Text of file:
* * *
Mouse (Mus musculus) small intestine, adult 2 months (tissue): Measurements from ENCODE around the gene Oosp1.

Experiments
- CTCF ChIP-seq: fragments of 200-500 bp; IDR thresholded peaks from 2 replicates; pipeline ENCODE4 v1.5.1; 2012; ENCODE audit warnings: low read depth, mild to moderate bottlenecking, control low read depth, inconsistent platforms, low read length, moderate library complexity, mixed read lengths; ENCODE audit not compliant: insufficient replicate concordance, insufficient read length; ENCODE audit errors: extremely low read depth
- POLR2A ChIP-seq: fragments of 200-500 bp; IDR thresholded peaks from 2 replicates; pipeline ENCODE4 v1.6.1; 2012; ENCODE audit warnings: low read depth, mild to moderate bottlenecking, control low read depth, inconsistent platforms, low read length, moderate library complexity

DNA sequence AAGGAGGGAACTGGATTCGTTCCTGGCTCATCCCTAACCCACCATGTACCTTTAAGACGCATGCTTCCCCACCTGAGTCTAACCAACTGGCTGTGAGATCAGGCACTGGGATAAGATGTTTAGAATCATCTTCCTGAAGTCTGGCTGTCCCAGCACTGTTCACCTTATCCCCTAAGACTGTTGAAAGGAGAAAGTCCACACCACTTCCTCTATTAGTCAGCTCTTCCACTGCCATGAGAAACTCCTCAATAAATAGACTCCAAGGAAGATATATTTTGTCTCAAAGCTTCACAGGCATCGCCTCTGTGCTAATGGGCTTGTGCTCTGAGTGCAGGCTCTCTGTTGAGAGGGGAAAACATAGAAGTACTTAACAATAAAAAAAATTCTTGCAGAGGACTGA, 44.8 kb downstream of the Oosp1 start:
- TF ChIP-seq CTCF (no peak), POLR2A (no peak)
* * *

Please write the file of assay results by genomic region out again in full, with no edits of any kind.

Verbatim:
Mouse (Mus musculus) small intestine, adult 2 months (tissue): Measurements from ENCODE around the gene Oosp1.

Experiments
- CTCF ChIP-seq: fragments of 200-500 bp; IDR thresholded peaks from 2 replicates; pipeline ENCODE4 v1.5.1; 2012; ENCODE audit warnings: low read depth, mild to moderate bottlenecking, control low read depth, inconsistent platforms, low read length, moderate library complexity, mixed read lengths; ENCODE audit not compliant: insufficient replicate concordance, insufficient read length; ENCODE audit errors: extremely low read depth
- POLR2A ChIP-seq: fragments of 200-500 bp; IDR thresholded peaks from 2 replicates; pipeline ENCODE4 v1.6.1; 2012; ENCODE audit warnings: low read depth, mild to moderate bottlenecking, control low read depth, inconsistent platforms, low read length, moderate library complexity

DNA sequence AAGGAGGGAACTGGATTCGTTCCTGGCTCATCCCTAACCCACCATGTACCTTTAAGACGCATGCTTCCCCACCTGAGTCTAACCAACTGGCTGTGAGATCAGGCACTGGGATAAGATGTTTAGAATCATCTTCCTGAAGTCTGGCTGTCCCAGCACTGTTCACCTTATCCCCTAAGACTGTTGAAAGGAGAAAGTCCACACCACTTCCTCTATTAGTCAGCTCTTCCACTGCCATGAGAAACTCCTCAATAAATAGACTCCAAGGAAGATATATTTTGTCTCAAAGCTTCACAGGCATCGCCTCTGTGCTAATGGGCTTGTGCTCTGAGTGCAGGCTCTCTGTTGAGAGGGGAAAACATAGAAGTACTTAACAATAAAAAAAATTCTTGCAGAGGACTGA, 44.8 kb downstream of the Oosp1 start:
- TF ChIP-seq CTCF (no peak), POLR2A (no peak)